The Sanctity of Human Rights in Islam according to the Holy Quran

Human Rights in Islam
Facebooktwittergoogle_plusredditpinterestlinkedinmailby feather

In these modern days ‘Human rights’ is a slogan that chanted and mostly spoken about by everyone; and it is especially championed by countries that are basically the greatest violators of such rights in all corners of the world. The actual human rights in Islam that are extolled in our time were guaranteed by Islamic law over centuries ago.

In the Holy Quran, Allah, the Merciful established the rights of every human being to life, as long as one does not commit a great crime that warrants the punishment of death. Our Lord said:

“And do not kill the soul which Allah has forbidden [to be killed] except by [legal] right.” (Al-Anam 6:151).

Allah (SWT) assigned every individual the right of privacy in his home; in Islam, therefore, no one has the right to enter anyone’s home except with his permission. Allah (SWT) said:

“O you who believe! Enter not houses other than your own, until you have asked permission and greeted those in them that is better for you, in order that you may remember. And if you find no one therein, still, enter not until permission has been given. And if you are asked to go back, go back, for it is purer for you, and Allah is All-Knower of what you do.” (An-Nur 24:27, 28).

This is Islam, The Religion of Peace, morality, rights and Truth that teaches us how to observe the rights of individuals. It forbids us from interfering in others privacy and interrupting them with their consent.

Allah (SWT) granted each person the right to earn lawfully derived wealth and guaranteed, through laws and protect the citizens of a Muslim society, both the protection of life and the protection of wealth. He says:

“O you who have believed, do not consume one another’s wealth unjustly but only [in lawful] business by mutual consent. And do not kill yourselves [or one another]. Indeed, Allah is to you ever Merciful.” (An-Nisa 4:29).

In addition, Allah (SWT) disallowed slander, mocking and defamation; no one in Islam has the right to spread over the character of another individual. And everyone’s honor and self-respect are inviolable in Islam. Allah (SWT) says:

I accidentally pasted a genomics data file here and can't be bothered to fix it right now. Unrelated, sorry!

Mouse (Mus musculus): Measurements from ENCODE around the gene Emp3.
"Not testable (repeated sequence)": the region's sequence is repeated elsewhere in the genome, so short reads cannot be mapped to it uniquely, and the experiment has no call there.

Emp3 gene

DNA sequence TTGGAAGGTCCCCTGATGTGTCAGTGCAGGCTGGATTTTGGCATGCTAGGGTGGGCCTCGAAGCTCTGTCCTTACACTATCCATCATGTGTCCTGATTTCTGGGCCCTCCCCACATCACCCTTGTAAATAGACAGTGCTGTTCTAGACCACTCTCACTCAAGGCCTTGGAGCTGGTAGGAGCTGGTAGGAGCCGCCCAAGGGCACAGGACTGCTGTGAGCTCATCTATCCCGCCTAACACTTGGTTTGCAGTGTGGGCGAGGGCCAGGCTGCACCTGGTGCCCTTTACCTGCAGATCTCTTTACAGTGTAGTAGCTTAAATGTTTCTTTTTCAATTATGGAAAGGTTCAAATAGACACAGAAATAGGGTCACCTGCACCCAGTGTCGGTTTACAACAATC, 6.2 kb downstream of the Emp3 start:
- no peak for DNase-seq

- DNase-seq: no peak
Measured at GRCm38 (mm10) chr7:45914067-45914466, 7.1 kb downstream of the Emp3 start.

“O you who believe! Let not a group scoff at another group, it may be that the latter are better than the former; nor let (some) women scoff at other women, it may be that the latter are better than the former, nor defame one another, nor insult one another by nicknames. How bad is it, to insult one’s brother after having Faith [i.e. to call your Muslim brother (a faithful believer) as: “O sinner”, or “O wicked”, etc.]. And whosoever does not repent, then such are indeed Zalimun (wrong-doers, etc.).” (Al-Hujurat 49:11).

The Lord of the worlds also gave every individual, both man and woman, the right of marriage. He (SWT) says:

“And of His signs is that He created for you from yourselves mates that you may find tranquillity in them; and He placed between you affection and mercy. Indeed in that are signs for a people who give thought.” (Ar-Rum 30:21).

Out of Allah’s blessings and mercy he made our wives from our own kind, and created love and kindness between us. For a man stays with a woman because he loves her, or because he feels compassion towards her if they have a child together, or because she needs him to take care of her. Such affection and mercy are also from the basic rights of human beings through which they can fulfil their mutual rights.

Allah (SWT) allocated every person the right to produce offspring:

“And Allah has made for you from yourselves mates and has made for you from your mates sons and grandchildren.” (An-Nahl 16:72).

Not only Allah gave the spouses to produce offspring, He also gave children, even while they are in their mothers’ wombs, the right to live. It is for this reason that Allah (SWT) forbidden killing the children for fear of poverty and the practice of burying one’s daughters alive, a practice that was widespread among Arabs during the pre-Islamic days of ignorance. Allah (SWT) said:

“And do not kill your children for fear of poverty. We provide for them and for you. Indeed, their killing is ever a great sin.” (Al-Isra 17:31).

And He said:

“And when the girl [who was] buried alive is asked. For what sin she was killed?” (AT-Takwir 81:8, 9).

The Glorious Quran also assigned rights to every member of the society, particularly to the weak, needy and poor, to whom Allah (SWT) allotted a specific portion of wealth of the rich and prosperous:

“And those in whose wealth there is a known right, For the beggar who asks, and for the unlucky who has lost his property and wealth, (and his means of living has been straitened);” (Al-Marij 70: 24, 25).

Furthermore, Allah (SWT) gave to every member of the society the right to live in an atmosphere, which is free from all kinds of vices and indecency. As a result of having that right, all are charged with the duty of abolishing evil whenever they see it being committed out openly. Allah (SWT) said:

“And do not incline toward those who do wrong, lest you be touched by the Fire, and you would not have other than Allah any protectors; then you would not be helped.” (Hud 11:113).

Allah (SWT) dignified human beings and especially their rights to the level of obligatory duties. Anyone can voluntarily give up his right to something, but no one can abandon an obligatory duty. Therefore, in the Glorious Quran Allah (SWT) elevated human rights form the level of optional to that of sacrosanct.

Facebooktwittergoogle_plusredditpinterestlinkedinmailby feather